Yet something went wrong at the end of the temple period, which may well be linked to the role of temples as a sort of “communal club houses for formalised, ritualised feasting.” In fact, the structures contain remarkable quantities of pottery, animal bone, fire pits, huge communal stone or ceramic cooking/ serving vessels, tethering places for animals, altars and display areas, usually organised to maximise public viewing and participation.

Such events might well have undermined the sustainability of Neolithic Malta putting “stress on both people and their environment, demanding additional food production to meet the expectations of a doubtless competitive society.

The study refers to dietary data currently under analysis to establish whether skeletal material indicates reduced levels of meat eating towards the end of the Neolithic. Initial findings imply that cereals became more dominant with less and less meat being consumed.

Evidence from pollen seems to suggest increasing drought episodes and fewer trees as the third millennium progressed, which implies that “environmental changes impacted on the productivity, seasonality and the social cohesion of Neolithic Maltese communities” which may well have become more hierarchical.

Yet, so far, there is no evidence that faced with these environmental challenges, the inhabitants resorted to violence to ensure social cohesion. In fact, exhaustive re-examination of the skeletal material from the Xagħra Circle has identified only a few cases of trauma, which may have resulted from violence. It may well be the case that while temples served to reinforce cohesion the underground settings of the Xagħra Circle and the Ħal Saflieni hypogeums could have been related to an “ever tighter control of the dead.”

So, was Malta’s distinct identity in the temple period a result of the island’s insularity? Evidence suggests that this was not the case as Malta remained connected with its nearest neighbours.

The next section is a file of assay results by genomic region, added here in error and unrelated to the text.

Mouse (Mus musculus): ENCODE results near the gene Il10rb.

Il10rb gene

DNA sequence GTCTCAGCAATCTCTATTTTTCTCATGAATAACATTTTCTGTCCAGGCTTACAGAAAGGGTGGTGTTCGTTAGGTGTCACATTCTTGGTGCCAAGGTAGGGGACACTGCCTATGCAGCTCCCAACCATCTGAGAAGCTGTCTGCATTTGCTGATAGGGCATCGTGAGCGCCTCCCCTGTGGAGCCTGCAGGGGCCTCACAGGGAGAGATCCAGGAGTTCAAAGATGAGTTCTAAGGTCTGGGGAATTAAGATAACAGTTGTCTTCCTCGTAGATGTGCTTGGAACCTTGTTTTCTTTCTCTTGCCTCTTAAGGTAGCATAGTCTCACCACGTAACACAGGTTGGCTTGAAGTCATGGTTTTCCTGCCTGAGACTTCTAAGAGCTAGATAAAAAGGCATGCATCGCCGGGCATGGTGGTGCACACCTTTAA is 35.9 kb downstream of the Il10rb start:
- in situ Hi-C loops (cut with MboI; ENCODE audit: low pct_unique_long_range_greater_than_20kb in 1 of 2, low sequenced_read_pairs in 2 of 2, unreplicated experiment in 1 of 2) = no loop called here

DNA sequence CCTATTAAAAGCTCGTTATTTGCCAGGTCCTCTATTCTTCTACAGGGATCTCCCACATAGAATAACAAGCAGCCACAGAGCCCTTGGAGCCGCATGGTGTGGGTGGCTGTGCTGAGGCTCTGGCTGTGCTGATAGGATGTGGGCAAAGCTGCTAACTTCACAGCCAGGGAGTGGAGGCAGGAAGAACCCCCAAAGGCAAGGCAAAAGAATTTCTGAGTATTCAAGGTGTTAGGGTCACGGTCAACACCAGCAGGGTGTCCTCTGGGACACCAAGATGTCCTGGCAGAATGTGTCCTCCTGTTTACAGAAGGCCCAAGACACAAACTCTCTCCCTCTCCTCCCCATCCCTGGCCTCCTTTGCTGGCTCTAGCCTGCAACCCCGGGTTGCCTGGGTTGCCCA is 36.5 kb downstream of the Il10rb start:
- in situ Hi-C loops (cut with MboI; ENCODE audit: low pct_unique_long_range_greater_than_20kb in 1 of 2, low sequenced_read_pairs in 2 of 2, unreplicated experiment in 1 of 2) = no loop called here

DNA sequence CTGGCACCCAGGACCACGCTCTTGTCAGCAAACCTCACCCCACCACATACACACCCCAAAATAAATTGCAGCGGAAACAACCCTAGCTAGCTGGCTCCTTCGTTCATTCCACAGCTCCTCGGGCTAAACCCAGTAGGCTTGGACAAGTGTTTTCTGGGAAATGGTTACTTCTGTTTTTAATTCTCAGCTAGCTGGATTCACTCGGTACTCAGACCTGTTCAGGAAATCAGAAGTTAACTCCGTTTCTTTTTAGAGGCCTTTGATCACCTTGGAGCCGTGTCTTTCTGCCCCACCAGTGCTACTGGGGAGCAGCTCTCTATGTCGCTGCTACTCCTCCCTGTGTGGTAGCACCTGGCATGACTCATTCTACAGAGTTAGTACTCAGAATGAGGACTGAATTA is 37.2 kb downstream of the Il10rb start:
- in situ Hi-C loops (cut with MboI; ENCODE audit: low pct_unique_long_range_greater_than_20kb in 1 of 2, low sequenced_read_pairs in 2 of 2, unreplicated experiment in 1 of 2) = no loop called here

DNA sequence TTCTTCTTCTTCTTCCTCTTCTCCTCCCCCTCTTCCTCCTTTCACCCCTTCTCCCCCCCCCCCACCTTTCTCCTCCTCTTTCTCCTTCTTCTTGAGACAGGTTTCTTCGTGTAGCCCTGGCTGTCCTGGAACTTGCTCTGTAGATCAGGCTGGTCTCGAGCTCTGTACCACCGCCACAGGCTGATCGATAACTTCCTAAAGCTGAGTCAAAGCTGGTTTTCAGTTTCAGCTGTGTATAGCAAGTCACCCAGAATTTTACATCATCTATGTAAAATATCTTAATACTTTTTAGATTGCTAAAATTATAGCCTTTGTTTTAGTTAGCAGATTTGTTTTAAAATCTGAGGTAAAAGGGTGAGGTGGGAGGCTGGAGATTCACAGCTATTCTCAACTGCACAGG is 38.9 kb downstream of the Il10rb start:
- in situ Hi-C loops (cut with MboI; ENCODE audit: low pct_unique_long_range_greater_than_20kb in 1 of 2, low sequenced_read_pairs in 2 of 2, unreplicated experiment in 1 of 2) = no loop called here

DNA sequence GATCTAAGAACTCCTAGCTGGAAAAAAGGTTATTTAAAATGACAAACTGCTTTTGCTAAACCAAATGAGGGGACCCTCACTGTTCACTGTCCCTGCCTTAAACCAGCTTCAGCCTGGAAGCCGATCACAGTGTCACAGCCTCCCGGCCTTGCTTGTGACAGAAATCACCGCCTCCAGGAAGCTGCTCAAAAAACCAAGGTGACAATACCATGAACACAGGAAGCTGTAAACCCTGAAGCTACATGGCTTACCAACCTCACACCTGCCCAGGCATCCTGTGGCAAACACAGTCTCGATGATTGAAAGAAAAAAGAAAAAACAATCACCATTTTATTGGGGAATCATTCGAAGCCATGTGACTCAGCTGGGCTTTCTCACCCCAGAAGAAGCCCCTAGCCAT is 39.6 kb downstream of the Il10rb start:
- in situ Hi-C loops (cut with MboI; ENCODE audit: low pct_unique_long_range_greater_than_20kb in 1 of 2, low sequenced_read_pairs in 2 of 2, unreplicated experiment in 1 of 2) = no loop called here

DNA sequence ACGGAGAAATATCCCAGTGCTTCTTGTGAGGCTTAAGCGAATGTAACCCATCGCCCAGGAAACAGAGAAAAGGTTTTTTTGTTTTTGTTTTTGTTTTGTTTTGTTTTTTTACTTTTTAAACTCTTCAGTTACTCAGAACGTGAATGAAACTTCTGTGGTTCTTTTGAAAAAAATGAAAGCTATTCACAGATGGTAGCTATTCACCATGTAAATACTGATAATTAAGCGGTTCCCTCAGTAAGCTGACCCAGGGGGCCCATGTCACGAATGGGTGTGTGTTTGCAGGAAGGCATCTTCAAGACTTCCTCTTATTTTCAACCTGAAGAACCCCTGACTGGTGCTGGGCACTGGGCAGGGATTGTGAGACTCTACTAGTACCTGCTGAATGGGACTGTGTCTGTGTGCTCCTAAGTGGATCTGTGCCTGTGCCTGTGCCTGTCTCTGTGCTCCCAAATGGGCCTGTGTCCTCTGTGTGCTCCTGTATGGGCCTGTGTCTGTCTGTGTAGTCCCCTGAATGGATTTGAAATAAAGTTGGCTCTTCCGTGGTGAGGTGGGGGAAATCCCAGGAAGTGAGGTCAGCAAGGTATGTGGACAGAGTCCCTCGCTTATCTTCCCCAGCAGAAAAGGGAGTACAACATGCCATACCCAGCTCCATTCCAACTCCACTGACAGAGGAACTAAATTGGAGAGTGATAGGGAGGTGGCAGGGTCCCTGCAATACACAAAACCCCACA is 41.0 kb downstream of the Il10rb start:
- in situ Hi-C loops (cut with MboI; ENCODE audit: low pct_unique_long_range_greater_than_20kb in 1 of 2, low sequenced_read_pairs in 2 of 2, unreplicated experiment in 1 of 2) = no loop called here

Yet by the third millennium BC, the cultural identity of Malta appears to be quite distinct from Sicilian practices. The study suggests that Malta’s identity consciously defied the tide in Spain and in Sicily, “a reinforcement of locally important values of cooperation and consensus, against a wider tide of differentiation and accumulation”.

So what brought an end to centuries of stability and social cohesion? Curiously the evidence from Xaghra does not suggest “decades or centuries of decline.” What “we see instead is a pattern of sustained or even intensifying activity, with renewed investment in the site made in the form of megaliths and other features during its final phases of use”.

The story of how a “long-lived and rich tradition was rather abruptly put aside” may well serve as a cautionary tale for future generations; decline may be unexpected, sudden and devastating.

The study ‘Island Questions: the Chronology of the Brochtorff Circle at Xagħra, Gozo, and its significance for the Neolithic sequence on Malta’ was authored by Caroline Malon, Nathaniel Cutajar, T. Rowan McLaughlin, Bernardette Mercieca-Spiteri, Anthony Pace, Ronika K. Power, Simon Stoddart, Sharon Sultana, Christopher Bronk Ramsey, Elaine Dunbar, Alex Bayliss, Frances Heal and Alasdair Whittle.